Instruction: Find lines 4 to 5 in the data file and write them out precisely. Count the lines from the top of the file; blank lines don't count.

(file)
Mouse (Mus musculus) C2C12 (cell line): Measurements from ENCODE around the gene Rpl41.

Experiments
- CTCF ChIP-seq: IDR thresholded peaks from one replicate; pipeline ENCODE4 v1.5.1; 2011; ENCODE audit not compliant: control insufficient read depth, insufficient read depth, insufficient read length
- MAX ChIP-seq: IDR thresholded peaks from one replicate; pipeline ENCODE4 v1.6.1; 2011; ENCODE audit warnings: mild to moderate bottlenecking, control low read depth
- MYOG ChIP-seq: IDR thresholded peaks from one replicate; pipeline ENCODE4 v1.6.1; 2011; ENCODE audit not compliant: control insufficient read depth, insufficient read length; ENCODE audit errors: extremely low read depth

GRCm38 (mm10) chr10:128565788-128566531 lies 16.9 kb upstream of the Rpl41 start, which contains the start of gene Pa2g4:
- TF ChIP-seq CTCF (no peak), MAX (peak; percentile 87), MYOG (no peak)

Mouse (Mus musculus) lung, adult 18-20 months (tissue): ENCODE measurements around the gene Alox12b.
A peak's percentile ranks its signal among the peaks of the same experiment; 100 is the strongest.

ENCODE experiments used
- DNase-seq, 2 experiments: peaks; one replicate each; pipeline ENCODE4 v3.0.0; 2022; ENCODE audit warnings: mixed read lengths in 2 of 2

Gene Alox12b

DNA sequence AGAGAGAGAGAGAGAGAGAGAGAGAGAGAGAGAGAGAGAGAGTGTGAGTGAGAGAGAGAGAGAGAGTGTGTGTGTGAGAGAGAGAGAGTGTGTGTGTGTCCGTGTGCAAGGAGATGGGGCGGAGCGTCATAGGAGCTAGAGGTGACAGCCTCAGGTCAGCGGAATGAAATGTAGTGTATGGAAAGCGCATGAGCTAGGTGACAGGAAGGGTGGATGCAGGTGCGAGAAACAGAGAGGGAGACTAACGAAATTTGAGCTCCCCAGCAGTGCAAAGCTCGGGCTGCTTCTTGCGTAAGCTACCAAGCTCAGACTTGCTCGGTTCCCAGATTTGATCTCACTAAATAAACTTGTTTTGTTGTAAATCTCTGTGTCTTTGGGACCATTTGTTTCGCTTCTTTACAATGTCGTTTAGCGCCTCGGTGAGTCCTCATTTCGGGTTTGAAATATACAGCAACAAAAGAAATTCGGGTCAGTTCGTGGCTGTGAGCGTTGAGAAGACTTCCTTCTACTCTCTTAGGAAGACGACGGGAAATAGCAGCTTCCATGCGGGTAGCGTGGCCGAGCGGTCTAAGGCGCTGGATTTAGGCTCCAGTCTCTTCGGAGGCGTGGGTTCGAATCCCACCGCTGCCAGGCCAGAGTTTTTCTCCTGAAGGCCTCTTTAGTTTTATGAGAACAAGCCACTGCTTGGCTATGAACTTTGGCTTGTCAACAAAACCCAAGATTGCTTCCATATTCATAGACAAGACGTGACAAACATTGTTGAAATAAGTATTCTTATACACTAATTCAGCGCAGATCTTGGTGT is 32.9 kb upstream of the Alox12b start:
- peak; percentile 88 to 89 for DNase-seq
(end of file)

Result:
- MAX ChIP-seq: IDR thresholded peaks from one replicate; pipeline ENCODE4 v1.6.1; 2011; ENCODE audit warnings: mild to moderate bottlenecking, control low read depth
- MYOG ChIP-seq: IDR thresholded peaks from one replicate; pipeline ENCODE4 v1.6.1; 2011; ENCODE audit not compliant: control insufficient read depth, insufficient read length; ENCODE audit errors: extremely low read depth